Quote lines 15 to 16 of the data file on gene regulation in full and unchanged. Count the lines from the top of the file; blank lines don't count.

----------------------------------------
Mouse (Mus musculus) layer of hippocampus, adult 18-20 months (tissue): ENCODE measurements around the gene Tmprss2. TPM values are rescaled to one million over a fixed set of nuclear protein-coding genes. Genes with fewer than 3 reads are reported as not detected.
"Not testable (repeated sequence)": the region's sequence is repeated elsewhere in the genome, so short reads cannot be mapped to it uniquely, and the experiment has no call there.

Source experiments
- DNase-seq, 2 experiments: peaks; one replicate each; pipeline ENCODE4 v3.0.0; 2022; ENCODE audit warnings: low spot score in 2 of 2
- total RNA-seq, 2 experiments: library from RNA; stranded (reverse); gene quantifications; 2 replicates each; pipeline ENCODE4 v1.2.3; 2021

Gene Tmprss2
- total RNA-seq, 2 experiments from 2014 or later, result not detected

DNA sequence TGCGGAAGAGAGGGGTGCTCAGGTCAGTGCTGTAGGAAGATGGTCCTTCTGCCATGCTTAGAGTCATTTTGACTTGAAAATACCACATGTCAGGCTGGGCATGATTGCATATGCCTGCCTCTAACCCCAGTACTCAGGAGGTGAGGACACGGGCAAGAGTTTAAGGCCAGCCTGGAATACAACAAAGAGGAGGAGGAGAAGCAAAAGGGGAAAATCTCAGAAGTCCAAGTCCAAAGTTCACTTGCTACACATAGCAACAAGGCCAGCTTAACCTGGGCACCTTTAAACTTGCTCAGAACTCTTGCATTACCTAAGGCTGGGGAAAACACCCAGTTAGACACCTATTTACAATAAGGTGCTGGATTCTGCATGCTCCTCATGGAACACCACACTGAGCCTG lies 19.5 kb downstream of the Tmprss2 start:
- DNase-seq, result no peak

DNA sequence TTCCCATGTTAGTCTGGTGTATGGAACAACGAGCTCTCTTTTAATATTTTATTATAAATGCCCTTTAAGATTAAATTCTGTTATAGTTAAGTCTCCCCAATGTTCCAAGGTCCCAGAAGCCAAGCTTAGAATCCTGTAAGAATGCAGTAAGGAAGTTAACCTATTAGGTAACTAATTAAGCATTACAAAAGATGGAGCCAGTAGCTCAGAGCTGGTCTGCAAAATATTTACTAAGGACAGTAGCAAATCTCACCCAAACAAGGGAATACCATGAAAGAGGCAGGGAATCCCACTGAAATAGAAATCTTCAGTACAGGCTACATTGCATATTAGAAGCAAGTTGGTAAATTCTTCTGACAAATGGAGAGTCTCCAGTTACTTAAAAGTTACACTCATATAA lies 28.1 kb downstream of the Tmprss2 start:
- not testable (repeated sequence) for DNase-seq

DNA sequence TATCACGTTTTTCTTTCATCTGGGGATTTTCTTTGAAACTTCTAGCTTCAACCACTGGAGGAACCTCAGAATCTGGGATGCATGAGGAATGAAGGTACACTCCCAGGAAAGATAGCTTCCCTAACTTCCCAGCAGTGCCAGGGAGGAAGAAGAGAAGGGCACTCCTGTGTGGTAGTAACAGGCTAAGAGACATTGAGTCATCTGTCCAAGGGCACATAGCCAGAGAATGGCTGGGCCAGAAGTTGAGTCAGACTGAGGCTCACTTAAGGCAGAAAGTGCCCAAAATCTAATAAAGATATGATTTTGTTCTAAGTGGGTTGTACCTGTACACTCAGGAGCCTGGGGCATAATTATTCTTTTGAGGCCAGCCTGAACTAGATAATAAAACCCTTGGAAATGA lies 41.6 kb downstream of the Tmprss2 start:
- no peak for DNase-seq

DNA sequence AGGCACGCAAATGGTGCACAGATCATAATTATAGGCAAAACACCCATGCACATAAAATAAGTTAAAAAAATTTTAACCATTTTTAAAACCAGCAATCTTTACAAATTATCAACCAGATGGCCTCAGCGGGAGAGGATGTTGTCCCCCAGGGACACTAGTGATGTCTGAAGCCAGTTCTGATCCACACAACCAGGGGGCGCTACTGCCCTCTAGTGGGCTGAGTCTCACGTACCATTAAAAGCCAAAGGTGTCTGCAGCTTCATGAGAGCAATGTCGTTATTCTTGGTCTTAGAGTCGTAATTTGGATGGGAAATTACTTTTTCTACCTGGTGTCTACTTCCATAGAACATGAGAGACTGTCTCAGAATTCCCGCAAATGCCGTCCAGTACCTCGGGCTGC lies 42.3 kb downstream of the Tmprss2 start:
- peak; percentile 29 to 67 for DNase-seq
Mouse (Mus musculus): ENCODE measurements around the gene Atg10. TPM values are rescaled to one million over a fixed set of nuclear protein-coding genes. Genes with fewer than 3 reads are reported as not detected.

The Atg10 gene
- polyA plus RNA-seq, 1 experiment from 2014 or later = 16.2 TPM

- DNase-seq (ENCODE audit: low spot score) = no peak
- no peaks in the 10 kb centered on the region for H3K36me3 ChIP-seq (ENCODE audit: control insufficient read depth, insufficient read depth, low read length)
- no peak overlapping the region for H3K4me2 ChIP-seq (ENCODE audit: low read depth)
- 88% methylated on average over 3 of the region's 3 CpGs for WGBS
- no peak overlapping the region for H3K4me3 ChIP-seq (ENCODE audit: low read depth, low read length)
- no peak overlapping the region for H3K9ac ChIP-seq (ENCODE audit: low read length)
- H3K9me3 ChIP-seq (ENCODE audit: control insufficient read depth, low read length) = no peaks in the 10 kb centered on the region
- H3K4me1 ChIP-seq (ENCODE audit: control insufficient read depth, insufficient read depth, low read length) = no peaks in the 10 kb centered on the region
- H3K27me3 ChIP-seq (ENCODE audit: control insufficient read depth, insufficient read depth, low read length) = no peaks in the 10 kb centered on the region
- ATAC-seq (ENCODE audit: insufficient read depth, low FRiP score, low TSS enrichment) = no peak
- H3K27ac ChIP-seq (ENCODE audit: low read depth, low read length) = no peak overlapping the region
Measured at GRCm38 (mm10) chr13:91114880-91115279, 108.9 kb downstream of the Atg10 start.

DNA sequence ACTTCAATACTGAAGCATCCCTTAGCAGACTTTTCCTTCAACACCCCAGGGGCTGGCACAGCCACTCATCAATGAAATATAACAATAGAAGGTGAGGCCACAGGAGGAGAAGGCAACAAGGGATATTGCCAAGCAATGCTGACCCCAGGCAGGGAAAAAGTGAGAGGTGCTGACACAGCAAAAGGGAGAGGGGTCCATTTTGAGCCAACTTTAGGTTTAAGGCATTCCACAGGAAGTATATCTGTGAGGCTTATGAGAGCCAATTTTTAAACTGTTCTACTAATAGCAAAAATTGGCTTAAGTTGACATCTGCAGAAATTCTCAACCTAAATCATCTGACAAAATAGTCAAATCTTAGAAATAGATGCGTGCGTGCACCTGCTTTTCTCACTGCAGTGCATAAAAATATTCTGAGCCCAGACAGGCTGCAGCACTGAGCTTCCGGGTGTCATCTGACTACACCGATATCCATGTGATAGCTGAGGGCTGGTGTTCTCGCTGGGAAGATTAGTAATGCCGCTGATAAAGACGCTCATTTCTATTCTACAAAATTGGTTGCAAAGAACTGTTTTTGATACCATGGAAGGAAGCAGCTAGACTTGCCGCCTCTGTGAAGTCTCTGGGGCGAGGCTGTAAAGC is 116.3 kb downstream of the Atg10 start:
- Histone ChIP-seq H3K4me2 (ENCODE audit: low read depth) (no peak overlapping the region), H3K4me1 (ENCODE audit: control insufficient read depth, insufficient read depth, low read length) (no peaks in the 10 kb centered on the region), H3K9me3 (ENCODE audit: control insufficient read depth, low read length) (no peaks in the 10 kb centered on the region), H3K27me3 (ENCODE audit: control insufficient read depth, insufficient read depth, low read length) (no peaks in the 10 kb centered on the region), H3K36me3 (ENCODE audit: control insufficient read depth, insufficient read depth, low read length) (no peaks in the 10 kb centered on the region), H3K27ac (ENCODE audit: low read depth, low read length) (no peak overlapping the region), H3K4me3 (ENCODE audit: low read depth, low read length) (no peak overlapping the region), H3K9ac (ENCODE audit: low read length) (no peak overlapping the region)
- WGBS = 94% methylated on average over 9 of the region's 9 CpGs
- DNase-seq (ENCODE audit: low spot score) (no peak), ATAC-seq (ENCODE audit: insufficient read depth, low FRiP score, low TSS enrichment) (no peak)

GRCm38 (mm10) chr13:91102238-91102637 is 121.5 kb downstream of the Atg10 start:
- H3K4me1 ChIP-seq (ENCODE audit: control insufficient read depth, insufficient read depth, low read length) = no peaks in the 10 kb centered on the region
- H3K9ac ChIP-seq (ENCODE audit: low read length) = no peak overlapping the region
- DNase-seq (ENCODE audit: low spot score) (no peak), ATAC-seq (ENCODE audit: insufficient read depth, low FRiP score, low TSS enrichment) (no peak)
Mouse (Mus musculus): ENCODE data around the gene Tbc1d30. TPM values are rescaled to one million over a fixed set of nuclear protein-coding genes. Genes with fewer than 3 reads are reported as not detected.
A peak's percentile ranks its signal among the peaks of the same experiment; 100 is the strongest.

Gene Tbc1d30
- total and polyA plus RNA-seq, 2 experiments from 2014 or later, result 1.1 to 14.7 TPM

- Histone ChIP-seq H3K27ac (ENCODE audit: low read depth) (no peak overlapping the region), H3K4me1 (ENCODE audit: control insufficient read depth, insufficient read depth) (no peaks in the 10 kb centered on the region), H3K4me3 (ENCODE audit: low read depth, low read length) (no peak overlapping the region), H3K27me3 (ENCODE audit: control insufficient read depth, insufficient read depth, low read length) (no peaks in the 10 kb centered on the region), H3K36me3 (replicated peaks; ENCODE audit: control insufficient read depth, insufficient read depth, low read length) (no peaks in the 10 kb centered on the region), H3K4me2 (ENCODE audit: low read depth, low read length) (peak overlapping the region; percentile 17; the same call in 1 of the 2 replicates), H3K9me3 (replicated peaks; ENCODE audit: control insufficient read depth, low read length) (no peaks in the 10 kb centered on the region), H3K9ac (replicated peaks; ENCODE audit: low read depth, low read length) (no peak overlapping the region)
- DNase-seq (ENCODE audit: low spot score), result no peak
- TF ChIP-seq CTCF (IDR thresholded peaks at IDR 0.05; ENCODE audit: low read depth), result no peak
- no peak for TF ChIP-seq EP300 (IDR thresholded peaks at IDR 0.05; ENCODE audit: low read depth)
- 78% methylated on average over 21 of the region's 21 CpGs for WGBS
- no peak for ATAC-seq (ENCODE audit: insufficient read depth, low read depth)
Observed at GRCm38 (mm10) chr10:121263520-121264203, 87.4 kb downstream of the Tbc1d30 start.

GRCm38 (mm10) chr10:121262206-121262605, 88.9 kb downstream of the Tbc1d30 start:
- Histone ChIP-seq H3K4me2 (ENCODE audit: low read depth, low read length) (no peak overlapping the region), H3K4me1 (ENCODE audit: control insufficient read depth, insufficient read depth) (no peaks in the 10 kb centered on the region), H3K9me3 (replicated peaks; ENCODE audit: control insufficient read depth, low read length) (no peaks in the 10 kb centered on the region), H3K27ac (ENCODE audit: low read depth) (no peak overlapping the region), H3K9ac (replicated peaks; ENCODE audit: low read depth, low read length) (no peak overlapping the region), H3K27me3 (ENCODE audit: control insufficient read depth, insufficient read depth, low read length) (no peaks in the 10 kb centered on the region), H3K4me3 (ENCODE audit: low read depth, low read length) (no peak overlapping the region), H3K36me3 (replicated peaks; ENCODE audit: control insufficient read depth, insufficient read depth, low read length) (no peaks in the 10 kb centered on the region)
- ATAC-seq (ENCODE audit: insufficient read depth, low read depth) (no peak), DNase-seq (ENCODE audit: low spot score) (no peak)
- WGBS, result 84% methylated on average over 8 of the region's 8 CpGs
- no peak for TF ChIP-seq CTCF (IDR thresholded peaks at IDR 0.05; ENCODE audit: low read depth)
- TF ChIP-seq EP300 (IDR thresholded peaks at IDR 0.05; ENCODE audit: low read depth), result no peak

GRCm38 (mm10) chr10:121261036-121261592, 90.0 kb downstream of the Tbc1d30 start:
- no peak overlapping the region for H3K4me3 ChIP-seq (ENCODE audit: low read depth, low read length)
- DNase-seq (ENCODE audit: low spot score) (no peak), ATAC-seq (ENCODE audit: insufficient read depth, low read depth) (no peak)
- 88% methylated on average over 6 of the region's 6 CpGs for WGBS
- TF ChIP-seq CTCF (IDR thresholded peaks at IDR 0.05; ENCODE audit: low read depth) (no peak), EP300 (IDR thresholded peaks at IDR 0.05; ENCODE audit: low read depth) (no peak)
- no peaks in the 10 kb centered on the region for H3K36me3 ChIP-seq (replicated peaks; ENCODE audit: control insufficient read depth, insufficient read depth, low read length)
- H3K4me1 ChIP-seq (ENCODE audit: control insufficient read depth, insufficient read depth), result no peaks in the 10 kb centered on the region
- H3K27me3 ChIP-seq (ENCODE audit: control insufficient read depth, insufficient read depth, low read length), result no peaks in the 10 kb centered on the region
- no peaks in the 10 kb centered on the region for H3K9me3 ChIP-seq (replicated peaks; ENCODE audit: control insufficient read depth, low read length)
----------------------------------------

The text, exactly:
- peak; percentile 29 to 67 for DNase-seq
Mouse (Mus musculus): ENCODE measurements around the gene Atg10. TPM values are rescaled to one million over a fixed set of nuclear protein-coding genes. Genes with fewer than 3 reads are reported as not detected.